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The pain of exclusion

This study finds that discount and waiver policies for the publication of scientific articles with large publishers are limited and fail to consider the difficulties faced by authors from countries such as Brazil

The Eritrea Institute of Technology in the capital city of Asmara: Researchers from the northeast African country, which has one of the lowest GDPs per capita in the world, are exempt from scientific article publication fees

Grullab / Wikimedia Commons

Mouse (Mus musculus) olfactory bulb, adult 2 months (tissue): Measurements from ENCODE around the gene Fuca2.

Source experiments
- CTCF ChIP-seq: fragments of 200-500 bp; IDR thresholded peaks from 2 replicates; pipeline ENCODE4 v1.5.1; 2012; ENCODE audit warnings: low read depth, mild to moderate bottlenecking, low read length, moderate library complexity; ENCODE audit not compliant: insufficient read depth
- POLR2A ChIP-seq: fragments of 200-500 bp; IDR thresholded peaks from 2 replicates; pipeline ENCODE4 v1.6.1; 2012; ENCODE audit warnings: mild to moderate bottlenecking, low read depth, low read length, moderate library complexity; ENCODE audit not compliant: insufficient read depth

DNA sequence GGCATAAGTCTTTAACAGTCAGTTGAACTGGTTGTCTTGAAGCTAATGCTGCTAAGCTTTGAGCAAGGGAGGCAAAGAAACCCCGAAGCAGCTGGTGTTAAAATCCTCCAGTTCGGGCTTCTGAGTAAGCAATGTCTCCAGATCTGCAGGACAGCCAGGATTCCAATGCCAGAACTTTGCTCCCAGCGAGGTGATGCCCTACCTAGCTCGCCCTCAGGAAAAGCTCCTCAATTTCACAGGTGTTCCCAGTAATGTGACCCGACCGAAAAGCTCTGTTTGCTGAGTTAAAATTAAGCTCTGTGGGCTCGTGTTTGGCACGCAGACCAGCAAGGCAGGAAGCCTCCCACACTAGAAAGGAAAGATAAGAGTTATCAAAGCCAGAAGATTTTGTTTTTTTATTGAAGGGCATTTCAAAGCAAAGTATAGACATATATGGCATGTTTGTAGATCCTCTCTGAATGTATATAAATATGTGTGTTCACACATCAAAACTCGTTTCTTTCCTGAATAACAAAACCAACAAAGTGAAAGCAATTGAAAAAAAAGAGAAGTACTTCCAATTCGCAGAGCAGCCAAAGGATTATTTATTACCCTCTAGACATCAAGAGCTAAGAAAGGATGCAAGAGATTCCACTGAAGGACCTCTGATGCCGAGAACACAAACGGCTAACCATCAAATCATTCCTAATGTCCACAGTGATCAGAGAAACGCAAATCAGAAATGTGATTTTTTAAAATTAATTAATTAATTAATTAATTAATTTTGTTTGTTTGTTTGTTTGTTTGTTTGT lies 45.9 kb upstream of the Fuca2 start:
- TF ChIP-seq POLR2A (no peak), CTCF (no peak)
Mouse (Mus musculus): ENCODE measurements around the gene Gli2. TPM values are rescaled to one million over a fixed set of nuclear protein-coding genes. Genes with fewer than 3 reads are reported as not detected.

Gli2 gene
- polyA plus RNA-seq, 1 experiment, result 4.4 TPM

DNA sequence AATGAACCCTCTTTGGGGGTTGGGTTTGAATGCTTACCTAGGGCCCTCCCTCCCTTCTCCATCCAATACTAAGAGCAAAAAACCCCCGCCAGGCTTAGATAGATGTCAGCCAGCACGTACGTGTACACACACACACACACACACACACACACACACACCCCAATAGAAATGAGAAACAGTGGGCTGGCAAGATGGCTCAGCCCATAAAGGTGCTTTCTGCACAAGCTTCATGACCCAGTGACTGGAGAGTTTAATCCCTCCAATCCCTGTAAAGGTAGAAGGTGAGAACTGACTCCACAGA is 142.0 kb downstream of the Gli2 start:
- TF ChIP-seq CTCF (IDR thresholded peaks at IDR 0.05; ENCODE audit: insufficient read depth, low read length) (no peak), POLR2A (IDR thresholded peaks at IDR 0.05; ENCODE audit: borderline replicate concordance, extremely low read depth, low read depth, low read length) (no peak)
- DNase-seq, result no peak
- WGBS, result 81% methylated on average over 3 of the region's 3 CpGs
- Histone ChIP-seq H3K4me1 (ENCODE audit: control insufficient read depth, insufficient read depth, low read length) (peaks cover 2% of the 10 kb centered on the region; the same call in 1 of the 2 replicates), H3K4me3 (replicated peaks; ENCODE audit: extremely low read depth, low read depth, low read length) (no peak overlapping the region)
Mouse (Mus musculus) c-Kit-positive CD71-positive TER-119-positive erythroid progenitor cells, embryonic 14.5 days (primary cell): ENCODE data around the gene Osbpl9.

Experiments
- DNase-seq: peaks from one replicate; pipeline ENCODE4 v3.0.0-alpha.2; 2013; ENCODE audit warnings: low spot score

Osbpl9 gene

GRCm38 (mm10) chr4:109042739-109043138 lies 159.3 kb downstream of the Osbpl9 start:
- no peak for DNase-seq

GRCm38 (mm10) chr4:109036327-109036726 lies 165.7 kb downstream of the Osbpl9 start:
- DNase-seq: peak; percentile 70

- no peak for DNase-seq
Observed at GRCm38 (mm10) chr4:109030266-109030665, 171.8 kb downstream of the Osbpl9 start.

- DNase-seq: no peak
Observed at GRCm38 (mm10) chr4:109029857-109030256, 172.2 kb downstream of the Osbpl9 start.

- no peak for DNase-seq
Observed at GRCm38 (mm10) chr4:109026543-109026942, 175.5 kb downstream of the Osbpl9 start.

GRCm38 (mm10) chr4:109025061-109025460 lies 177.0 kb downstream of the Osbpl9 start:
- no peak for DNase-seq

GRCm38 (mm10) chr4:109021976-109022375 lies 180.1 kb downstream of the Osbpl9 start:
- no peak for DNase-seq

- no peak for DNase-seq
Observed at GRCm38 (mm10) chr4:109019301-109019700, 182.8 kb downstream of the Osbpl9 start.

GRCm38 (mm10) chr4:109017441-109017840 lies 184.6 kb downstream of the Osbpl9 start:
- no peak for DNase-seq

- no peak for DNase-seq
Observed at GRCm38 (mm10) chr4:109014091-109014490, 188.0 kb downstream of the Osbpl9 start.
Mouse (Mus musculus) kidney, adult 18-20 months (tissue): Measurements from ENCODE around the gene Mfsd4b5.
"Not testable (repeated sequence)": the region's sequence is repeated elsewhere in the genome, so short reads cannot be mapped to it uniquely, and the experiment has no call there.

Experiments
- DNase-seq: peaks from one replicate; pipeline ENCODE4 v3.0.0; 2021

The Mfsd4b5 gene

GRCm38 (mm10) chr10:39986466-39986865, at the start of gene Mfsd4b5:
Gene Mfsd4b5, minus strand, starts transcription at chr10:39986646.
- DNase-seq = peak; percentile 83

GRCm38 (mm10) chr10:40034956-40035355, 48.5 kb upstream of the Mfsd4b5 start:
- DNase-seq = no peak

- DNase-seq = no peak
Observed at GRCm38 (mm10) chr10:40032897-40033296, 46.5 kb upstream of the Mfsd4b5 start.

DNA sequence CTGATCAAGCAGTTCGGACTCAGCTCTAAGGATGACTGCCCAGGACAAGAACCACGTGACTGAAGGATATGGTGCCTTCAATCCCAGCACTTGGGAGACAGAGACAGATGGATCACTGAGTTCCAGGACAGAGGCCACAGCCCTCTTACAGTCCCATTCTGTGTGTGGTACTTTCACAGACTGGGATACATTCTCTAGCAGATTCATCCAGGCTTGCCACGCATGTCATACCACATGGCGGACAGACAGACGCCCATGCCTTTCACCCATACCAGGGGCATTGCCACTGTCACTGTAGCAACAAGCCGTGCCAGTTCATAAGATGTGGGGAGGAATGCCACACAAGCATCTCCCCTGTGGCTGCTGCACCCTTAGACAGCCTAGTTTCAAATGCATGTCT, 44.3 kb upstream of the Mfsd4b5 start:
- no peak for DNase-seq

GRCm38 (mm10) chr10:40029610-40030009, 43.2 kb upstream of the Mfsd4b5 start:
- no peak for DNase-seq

A study by researchers from the University of São Paulo (USP) and the University of Campinas (UNICAMP) highlighted an obstacle faced by scientists from developing countries seeking to publish articles in prestigious international journals. With the increasing adoption of the open-access model, through which readers are given free access to articles online without having to subscribe to journals, the costs of publication have begun to fall on the authors, their institutions and funding agencies, which have to pay often prohibitively expensive publication fees. Scientific publishers have acknowledged this problem and implemented discount and waiver policies for authors from countries with a lower average income. However, a Brazilian study published on the academic blog The Scholarly Kitchen in March demonstrates that these solutions are ineffective — these policies are highly restrictive and inaccessible to researchers from middle-income countries such as Brazil.